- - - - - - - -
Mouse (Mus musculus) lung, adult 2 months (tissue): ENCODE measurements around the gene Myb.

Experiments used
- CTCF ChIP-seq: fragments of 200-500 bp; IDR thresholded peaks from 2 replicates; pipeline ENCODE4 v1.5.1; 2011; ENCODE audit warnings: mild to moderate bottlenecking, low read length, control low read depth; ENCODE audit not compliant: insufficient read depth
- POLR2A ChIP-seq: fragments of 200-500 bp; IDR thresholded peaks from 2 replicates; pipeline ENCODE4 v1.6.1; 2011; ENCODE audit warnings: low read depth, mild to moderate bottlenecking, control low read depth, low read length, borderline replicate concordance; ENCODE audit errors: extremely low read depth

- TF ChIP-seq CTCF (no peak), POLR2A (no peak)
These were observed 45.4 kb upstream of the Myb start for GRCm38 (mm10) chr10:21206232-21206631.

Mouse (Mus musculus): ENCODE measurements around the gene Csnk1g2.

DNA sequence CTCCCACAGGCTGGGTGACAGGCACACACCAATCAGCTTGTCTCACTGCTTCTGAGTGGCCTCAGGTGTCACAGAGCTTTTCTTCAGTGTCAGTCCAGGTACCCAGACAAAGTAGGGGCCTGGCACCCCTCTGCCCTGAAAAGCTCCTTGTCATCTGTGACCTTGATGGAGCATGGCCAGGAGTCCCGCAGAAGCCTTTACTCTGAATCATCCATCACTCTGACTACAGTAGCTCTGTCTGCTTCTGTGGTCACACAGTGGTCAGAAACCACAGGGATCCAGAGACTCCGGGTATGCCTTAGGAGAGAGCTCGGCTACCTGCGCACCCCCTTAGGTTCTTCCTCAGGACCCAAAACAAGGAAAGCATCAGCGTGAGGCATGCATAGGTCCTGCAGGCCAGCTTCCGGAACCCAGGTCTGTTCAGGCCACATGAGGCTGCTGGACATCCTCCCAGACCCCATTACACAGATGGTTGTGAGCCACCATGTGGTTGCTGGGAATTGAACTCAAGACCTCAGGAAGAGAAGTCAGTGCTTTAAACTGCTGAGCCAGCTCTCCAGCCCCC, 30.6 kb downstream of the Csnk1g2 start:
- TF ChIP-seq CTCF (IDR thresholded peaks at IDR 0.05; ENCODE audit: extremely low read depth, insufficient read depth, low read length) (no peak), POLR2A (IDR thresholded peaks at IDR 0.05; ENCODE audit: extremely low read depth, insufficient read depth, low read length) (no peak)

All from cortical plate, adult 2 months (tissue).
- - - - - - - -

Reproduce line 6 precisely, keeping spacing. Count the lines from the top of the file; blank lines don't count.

These were observed 45.4 kb upstream of the Myb start for GRCm38 (mm10) chr10:21206232-21206631.